All photos from my six days vacation ended with a bunch of RAW-files in Lightroom at my PC. Stats of 903 RAW-files; 235 deleted, 376 has a one star rating. At least half of the 376 will not pass my second star-rating, and I go for ending up with a ‘top twenty’ and some additional genre series (like “Plastic Fantastic”). 307 of the 903 files are marked for HDR post processing, and I will examine the different methods (Nic HDR Efex Pro, Normal Lightroom, Lightroom HDR and maybe Ps HDR).
Hot gear – Cold Gear
- Tripod and gorillapad were used intensively. Both have heads of the ball-type, that allows for easy adjustment, and tilting to portrait-shooting. The X-T2 was a joy to use from a low position on a tripod due to its flipping LCD-screen. Both in horizontal and in portrait mode!
- My XF18-135mm lens was used almost all the time. My XF10-24mm lens was only used twice, and the XF50-140mm was not used at all. The XF18-135 is a highly versatile lens, and pretty sharp for a zoom-lens.
- My Lowepro Messenger Bag 100 was my prefered ‘To-Go’-bag. I found the Peak Design 13″ Everyday Messenger Bag to big (and new?) for a trip in the dunes or at the beach.
- My rocket blower and lens pens was in use after every trip. Filters were not used at all. I had many plans before the vacation, but shooting in against the sun didn’t call for a polarizing filter. In one occasion, I would have liked to use my ND-filter on the beach, but didn’t have my tripod…
- My USB3.0 SD-card reader for my iPad Pro was a huge relief compared to the ‘slow’ Fujifilm Cam Remote App. Downloading pictures from this app is a pain!!! The only annoying thing about the SD-card-reader is the setup: The setup with iPad Lightning to USB 3 Camera Adapter, an additional lightning cable to either a charger or a power bank, an additional USB3.0 extension cable and the USB3.0 SD-card-reader questions the ‘ease and mobility’ of the iPad Pro.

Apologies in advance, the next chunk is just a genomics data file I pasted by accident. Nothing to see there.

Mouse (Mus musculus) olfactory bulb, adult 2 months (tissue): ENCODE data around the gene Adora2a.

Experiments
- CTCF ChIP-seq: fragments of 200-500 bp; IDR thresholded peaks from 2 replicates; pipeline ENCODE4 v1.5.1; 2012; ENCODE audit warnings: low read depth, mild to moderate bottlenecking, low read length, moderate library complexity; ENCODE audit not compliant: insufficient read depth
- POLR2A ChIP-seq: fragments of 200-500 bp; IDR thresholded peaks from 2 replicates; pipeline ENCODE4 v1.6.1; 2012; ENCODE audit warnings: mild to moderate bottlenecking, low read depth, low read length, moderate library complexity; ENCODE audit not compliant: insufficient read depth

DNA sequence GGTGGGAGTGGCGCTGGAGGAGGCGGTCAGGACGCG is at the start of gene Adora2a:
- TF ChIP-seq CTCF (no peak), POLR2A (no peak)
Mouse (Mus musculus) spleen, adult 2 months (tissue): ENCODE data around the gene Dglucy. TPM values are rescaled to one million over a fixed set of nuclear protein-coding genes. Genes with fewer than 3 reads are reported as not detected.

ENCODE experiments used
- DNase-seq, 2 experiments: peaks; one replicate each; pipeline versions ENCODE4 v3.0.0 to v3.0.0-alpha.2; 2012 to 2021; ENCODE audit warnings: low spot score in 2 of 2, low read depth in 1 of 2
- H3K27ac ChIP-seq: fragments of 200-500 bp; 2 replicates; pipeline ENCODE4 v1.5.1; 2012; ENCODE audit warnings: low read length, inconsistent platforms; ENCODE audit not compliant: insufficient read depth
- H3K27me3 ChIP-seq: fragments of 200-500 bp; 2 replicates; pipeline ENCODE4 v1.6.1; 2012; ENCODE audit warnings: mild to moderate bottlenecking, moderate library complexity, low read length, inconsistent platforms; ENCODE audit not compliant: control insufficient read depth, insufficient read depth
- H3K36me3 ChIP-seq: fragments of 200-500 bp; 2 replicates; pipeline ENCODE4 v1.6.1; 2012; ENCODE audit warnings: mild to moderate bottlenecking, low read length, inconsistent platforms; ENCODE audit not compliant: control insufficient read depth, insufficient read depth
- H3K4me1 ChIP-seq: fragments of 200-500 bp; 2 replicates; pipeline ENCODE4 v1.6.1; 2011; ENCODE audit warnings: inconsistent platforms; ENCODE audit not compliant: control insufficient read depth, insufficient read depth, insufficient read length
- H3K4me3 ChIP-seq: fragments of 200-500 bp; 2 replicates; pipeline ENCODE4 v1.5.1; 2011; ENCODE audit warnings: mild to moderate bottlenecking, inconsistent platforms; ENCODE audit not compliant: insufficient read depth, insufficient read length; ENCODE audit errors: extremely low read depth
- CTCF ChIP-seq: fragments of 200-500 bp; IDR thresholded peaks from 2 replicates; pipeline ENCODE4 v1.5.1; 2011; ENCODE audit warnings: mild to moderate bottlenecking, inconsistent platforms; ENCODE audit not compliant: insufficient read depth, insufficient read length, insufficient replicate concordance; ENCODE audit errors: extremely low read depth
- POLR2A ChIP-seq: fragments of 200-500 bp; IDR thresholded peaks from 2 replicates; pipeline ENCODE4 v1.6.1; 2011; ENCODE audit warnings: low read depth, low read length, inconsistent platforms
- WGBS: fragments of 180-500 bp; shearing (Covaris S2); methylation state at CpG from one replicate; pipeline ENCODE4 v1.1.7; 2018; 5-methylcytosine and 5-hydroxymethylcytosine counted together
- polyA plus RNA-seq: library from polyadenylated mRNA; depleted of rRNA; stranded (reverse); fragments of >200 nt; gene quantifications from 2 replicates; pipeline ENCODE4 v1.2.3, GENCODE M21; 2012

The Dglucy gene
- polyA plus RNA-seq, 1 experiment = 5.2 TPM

- The Adobe Ps Express App on the iPad Pro is a fast tool for cropping and adjusting the SOOC-jpg’s. But the app introduces strange halos and shadows in the result…
Reminders for bracketing
- Check settings for Exposure Bracketing! Without checking my settings, I shot in Aperture mode from base +/- 1EV on my compensation wheel. Unfortunately, my X-T2 exposure bracketing was set to +/- 2 EV. So instead of 5 different exposure (2 duplicates at 0EV) in step of 1EV, I ended up with four exposures in steps of 2EV (and 2 duplicates at +1EV and 2 duplicates at -1EV) and no correct exposures… Not a big deal for the Fuji XTrans-sensor with high dynamic range, but a plain stupid fault from my side
- The metering mode ‘Multi’ is not reliable enough for this technique. Switching from +1EV to -1EV on the compensation wheel, didn’t give consistent results. I ended up with variations from 0.1 to 0.25EV.. Setting the metering to average or center weighted gave steady exposures for the bracketing shots at +1EV respectively -1EV.
Reminder for WordPress and Media Upload
- Using the iPad Pro on tour is quite ok. But I have encountered a minor flaw. Pictures in portrait orientation imported via the USB3 Camera Adapter and directly uploaded to WordPress renders differently in Safari/Chrome than in the Microsoft browsers Edge/IE9. The orientation is not consistent(!). After importing the photos, I tested the posts in Safari on my iPad. No problems… But viewing them on a Microsoft browser gave a different result. Trying to ‘turn’ the pictures 90 degrees in the WordPress picture editor gave a good result in Edge/IE9, but then Safari and Chrome was ‘wrong’…
- After this catch 22, I ended up downloading the files to my PC, edited them in Paint and uploaded new files to my posts. Not optimal, but a quick fix!!!
- The problem only occurs when I uploads the photos directly to WordPress without modification. Editing them in Ps Express (and saving a copy) removes the ‘error’ om upload.